“We’re here to bring accountability to Michael Slager for his choices, for his decision to go too far. For his decision to let his sense of authority get the better of him. For his decision to shoot an unarmed man in the back five times. To try to shoot him eight times,” Wilson said.
Investigators: Video counters officer’s claims.
Agents from the South Carolina Law Enforcement Division testified that they were concerned by discrepancies between what they saw in the video and what Slager said happened the day of the shooting.
A video presented to the jury did show a struggle, and the men were tangled on the ground with Taser wires.
The defense has argued that Scott was able to take the Taser away from Slager and was coming at the officer with the Taser.
But Agent Angela Petersen said the video did not show the “Taser being taken away, the shell casings in relation to where the body was, and the fact that Mr. Scott (was) running away.”
When DuRant asked Petersen if the video matched what she had been told happened at the scene, she said it did not.
Scott was far away from the officer when he was shot.
Cell phone video showing Scott running away from Slager when he was shot prompted widespread criticism from the public. The autopsy performed on Scott’s body showed entry wounds on his back and side.
The prosecution has argued that the distance between Slager and Scott proved that the officer’s actions were premeditated. They were not in “close contact,” as the officer has said.
Wilson, the solicitor, showed that distance for the jury in court using a measuring tape. She said it was 17 feet when the first bullet was fired from Slager’s firearm and more than twice that distance when the last bullet was fired.
Witness: Slager was always on top during the struggle.
Feidin Santana said he saw Slager in a foot chase with Scott. Santana followed the two men into a lot where he saw part of the incident before he began filming. Only the tail end of the altercation was caught on camera.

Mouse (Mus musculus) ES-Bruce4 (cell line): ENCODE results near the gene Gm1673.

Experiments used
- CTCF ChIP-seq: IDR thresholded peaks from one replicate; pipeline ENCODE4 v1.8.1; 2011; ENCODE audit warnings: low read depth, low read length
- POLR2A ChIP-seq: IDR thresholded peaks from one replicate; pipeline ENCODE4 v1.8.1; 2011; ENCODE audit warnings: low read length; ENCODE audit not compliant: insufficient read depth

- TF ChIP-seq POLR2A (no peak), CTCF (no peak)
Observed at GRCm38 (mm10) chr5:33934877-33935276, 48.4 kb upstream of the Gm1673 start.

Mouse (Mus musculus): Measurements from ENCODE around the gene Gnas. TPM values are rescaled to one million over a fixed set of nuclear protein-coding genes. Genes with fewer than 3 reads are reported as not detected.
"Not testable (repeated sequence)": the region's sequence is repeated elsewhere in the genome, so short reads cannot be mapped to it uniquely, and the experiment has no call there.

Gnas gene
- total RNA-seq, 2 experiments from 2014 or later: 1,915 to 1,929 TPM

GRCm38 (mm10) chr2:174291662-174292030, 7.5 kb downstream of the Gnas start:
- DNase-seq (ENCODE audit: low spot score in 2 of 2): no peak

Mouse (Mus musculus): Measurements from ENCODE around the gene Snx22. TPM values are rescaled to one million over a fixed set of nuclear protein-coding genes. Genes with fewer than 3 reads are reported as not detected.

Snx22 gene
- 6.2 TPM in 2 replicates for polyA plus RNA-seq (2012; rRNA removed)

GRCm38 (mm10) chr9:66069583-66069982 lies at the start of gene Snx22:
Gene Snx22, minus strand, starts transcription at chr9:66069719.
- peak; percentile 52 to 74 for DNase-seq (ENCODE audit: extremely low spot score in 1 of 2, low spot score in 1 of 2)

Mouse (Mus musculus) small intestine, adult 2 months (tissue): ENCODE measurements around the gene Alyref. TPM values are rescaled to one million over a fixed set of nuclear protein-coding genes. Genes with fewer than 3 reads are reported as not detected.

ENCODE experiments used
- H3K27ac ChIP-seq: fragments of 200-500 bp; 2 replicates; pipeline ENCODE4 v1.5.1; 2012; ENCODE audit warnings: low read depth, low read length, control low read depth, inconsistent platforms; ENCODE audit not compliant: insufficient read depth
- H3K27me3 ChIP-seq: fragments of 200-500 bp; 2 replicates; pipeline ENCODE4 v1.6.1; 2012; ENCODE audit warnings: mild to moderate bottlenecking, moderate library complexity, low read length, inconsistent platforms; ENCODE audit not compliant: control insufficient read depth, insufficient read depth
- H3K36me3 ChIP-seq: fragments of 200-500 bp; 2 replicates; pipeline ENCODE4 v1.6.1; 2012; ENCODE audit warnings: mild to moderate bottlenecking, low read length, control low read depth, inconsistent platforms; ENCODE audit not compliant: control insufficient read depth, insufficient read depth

Santana described a struggle in which the officer was always on top, and Scott was trying to get away. He said they got up quickly.
What followed, Santana said, was “something I’ll never forget, he (shot) the man running.”
What the defense says
Slager was an exceptional, hard-working officer.
Defense attorney Andy Savage said Slager was an officer with an exceptional record. He said Slager worked for $43,000 a year in the most crime-ridden, under-patrolled area in North Charleston while supporting a pregnant wife and his two young stepchildren.
Scott had refused to comply.
The defense played audio from Slager’s conversations with dispatch to the jury. In the audio, Slager gives Scott multiple warnings to “stop” and multiple warnings that he was going to fire his Taser.
Savage argued it was Scott’s failure to comply with the officer’s demands that led to the escalation in use of force.
Slager feared for his life.
During an interview with South Carolina Law Enforcement Division agents in April 2015, Slager said he feared for his life because Scott was calling out his location to someone on his phone during the encounter.
Slager said he was worried about not seeing his family again because he did not know who else might be coming.
The person on the other side of the phone turned out to be Scott’s mother, who testified in court that she heard her son say, “They Tasing me.”
If Slager is to be found guilty of murder, the state must demonstrate “malice and aforethought” in the officer’s actions — even if it was for just a second before the shooting.
There are no degrees to the murder charge in South Carolina. If convicted, Slager faces 30 years to life in prison.
The defense team will continue to call experts and witnesses this week.
Slager also faces a potential trial early next year on federal charges related to the shooting, including civil rights offenses.